In a major development of Putin’s war against the Russian-based but US-Israel supported Oligarchy, the Russian president has forced the ‘nationalization’ of foreign-capital forces into becoming domesticated ‘Tycoons’. The latest developments today will likely affect the mining company Nornickel and the diamond producer Alrosa, two industries well established as globalist enclaves in world-trade.

In Russian discourse, an ‘Oligarch’ are those capitalists whose activities and profits are privatized and work towards globalist interests, whereas ‘Tycoons’ are those capitalists whose activities have been domesticated and their profits ultimately socialized towards national-sovereign interests. In functional terms, the project is to make Oligarchs into Tycoons, or simply put them out of business, ‘one way or another’. That means that the Tycoons are answerable to the Siloviki – the military/intelligence pillar of post-Soviet power in Russia.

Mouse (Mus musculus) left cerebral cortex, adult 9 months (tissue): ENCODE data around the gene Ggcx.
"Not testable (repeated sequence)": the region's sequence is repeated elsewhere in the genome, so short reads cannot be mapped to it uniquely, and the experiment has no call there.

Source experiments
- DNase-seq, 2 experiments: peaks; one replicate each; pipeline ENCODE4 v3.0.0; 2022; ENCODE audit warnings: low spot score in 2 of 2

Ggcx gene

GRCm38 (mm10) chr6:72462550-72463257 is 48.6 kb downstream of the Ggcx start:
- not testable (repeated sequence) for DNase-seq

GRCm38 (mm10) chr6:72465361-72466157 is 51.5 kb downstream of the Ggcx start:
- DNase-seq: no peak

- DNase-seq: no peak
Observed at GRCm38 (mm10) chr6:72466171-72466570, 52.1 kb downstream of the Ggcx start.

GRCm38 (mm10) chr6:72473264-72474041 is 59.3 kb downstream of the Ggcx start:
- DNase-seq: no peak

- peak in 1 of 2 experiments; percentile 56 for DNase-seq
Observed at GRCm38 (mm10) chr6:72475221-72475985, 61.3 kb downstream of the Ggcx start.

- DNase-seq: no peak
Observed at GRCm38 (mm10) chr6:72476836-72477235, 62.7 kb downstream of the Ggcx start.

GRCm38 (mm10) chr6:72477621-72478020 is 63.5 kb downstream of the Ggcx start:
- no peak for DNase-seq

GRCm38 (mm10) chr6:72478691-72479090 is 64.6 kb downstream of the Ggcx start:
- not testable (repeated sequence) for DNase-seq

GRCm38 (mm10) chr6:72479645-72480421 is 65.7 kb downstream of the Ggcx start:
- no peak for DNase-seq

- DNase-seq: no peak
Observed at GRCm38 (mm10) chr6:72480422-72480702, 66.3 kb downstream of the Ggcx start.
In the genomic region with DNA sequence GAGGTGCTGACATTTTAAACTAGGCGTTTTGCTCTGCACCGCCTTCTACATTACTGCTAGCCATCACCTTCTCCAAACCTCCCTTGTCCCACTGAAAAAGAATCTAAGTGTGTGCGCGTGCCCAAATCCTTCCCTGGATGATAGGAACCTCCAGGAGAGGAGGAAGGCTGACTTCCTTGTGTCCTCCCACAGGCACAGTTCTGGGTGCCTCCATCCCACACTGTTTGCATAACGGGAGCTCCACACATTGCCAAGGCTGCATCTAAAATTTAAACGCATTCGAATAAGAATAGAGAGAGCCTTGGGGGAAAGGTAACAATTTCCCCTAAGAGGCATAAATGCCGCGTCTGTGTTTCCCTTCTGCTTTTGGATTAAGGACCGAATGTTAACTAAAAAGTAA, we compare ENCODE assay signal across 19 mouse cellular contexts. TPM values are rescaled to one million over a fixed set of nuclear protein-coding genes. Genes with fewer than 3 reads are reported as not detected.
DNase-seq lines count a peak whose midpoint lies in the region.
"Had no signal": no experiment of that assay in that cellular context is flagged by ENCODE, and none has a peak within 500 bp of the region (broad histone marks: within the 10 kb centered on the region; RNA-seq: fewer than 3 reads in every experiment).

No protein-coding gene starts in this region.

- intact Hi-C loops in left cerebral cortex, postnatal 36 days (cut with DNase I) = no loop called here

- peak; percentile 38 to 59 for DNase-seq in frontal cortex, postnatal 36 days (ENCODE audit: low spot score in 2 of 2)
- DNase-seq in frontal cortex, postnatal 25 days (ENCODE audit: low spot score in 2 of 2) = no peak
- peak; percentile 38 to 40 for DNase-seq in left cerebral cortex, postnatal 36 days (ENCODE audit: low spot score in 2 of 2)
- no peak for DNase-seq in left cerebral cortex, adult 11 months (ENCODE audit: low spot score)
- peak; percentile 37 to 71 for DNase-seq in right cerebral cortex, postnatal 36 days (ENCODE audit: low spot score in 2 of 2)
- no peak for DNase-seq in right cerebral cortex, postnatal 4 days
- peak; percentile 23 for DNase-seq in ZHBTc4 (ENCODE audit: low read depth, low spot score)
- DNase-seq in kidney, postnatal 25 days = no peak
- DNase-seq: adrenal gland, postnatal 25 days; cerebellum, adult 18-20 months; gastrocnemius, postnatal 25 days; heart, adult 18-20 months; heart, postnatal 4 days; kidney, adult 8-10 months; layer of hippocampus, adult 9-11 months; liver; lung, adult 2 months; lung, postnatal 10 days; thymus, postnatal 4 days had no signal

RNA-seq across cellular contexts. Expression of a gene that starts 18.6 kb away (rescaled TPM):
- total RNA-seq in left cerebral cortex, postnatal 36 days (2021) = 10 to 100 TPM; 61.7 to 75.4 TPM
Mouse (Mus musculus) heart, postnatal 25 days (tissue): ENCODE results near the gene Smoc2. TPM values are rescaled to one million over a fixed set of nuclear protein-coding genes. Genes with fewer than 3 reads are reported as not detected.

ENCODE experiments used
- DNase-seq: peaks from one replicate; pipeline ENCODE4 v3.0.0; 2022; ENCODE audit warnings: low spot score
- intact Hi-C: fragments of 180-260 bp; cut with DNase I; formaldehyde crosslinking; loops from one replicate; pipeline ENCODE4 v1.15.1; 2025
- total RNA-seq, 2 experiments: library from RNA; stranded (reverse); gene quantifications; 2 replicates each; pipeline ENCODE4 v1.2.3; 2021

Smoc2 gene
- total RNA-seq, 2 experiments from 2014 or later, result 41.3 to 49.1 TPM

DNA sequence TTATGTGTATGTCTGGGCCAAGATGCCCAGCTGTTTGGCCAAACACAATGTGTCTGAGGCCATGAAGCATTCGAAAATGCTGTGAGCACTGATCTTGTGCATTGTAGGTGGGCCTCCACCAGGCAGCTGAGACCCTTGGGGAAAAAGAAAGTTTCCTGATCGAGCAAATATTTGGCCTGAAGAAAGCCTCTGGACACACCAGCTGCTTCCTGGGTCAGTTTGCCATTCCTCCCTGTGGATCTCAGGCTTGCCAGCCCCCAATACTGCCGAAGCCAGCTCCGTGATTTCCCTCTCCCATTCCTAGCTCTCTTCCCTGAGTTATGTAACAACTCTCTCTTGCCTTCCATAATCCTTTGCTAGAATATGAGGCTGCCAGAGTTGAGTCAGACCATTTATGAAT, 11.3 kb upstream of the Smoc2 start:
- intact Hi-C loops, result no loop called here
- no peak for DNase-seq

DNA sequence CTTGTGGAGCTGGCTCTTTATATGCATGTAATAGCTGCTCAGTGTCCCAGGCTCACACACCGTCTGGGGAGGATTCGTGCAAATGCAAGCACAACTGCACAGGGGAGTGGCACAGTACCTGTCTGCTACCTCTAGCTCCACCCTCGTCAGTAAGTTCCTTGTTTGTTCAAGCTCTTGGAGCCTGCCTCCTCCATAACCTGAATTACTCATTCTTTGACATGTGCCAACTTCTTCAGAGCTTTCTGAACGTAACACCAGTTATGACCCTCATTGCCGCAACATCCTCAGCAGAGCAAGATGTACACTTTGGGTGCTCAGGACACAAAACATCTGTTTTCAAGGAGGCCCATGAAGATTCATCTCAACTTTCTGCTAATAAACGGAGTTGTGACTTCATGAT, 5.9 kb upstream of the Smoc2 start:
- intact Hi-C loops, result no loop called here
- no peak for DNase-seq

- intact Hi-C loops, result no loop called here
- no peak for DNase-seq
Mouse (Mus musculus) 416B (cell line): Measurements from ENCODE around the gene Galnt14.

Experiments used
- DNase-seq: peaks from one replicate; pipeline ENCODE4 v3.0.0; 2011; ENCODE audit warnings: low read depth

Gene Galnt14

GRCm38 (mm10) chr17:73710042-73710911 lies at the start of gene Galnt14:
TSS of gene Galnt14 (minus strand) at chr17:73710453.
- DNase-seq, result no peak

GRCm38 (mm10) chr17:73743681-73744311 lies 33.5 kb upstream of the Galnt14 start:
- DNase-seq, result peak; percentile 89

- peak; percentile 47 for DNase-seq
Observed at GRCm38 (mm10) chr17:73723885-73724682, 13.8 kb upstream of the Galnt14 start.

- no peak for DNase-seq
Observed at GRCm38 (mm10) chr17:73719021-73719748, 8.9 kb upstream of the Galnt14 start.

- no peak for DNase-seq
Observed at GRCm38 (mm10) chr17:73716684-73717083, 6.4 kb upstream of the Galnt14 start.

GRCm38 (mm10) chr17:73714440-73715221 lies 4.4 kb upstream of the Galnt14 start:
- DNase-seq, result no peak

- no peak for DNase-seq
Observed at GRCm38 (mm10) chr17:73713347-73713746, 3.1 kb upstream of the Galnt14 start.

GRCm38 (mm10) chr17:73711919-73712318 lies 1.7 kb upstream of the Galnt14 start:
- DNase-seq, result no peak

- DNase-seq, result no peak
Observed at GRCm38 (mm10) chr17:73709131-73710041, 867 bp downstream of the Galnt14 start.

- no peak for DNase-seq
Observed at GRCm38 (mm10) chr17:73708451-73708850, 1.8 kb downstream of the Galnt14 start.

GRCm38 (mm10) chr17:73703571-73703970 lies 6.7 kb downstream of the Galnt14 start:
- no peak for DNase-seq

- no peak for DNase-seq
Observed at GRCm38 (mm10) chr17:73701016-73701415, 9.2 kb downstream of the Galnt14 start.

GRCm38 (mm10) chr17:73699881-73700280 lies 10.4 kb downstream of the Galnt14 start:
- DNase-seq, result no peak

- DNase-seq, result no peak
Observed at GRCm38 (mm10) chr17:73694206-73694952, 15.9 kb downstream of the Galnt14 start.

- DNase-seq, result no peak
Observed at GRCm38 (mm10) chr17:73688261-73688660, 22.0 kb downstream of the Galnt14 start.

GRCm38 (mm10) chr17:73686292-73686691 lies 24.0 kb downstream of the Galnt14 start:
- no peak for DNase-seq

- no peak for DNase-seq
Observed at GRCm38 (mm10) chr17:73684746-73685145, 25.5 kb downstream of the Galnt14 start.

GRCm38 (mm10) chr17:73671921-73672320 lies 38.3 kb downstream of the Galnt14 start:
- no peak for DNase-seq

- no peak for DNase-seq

In Marxian terminology, for example, this is the difference between the financial capitalists and the industrial capitalists, with orthodox Marxists differentiating the comparatively progressive role played by industrial capitalists, engaged in the production of actual tangible goods and services, as opposed to interest-seeking capitalists, represented by banks and similar.

While Marxism is no longer the official ideology of Russia, since the early 90’s, the discourse of its expert community reflects the Soviet-era education and manner of understanding the difference between these two ‘bourgeois’ sectors in a capitalist society. This conception is also circulated within corporatism models as well.